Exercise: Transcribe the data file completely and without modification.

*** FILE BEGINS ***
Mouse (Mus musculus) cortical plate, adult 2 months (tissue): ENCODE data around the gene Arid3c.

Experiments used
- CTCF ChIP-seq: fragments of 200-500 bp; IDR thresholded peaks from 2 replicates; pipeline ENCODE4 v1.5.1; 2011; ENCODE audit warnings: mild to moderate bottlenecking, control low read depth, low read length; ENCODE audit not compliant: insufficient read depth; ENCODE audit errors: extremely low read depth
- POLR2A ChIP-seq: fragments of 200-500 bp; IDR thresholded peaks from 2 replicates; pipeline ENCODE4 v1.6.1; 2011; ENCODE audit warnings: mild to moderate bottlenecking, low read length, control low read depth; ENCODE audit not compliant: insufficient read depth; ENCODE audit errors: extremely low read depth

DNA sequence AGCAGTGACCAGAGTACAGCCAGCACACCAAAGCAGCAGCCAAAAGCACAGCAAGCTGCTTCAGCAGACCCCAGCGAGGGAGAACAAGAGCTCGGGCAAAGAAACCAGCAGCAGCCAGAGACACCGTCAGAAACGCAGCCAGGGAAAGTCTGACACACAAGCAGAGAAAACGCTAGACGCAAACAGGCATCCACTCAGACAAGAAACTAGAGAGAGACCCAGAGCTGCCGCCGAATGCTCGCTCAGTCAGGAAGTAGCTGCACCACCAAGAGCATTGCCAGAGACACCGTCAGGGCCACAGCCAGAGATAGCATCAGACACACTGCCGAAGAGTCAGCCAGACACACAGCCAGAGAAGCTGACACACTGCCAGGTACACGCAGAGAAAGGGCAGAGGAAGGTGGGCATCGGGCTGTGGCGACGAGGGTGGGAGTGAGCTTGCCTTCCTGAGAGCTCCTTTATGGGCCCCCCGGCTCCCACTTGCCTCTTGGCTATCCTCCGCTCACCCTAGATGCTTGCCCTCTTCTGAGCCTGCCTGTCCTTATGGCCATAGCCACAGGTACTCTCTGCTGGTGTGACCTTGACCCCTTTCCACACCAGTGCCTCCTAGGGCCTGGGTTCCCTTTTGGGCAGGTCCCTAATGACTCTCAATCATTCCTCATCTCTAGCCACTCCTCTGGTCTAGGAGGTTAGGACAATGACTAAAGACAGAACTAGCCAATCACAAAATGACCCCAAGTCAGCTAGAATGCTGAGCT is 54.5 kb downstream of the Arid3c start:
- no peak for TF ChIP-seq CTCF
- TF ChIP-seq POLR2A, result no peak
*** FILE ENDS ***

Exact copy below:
Mouse (Mus musculus) cortical plate, adult 2 months (tissue): ENCODE data around the gene Arid3c.

Experiments used
- CTCF ChIP-seq: fragments of 200-500 bp; IDR thresholded peaks from 2 replicates; pipeline ENCODE4 v1.5.1; 2011; ENCODE audit warnings: mild to moderate bottlenecking, control low read depth, low read length; ENCODE audit not compliant: insufficient read depth; ENCODE audit errors: extremely low read depth
- POLR2A ChIP-seq: fragments of 200-500 bp; IDR thresholded peaks from 2 replicates; pipeline ENCODE4 v1.6.1; 2011; ENCODE audit warnings: mild to moderate bottlenecking, low read length, control low read depth; ENCODE audit not compliant: insufficient read depth; ENCODE audit errors: extremely low read depth

DNA sequence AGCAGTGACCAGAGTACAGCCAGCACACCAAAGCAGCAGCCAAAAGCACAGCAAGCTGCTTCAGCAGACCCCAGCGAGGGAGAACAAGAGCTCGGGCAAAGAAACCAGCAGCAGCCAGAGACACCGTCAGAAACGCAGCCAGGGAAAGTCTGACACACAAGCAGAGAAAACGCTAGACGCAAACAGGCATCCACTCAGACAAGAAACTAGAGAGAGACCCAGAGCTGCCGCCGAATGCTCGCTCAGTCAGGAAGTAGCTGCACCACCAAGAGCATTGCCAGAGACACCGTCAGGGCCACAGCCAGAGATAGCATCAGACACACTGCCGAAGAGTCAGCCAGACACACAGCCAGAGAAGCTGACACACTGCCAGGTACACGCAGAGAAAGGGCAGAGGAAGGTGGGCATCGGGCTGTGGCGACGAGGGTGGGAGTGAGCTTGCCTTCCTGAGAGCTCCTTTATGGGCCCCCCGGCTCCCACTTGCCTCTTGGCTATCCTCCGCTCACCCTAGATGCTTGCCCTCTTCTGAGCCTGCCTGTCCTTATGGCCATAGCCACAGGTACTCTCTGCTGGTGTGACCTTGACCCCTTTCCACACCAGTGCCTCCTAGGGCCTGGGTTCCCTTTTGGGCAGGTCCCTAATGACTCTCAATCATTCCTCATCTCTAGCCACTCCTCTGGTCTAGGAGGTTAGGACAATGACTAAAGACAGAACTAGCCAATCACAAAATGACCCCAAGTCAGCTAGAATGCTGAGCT is 54.5 kb downstream of the Arid3c start:
- no peak for TF ChIP-seq CTCF
- TF ChIP-seq POLR2A, result no peak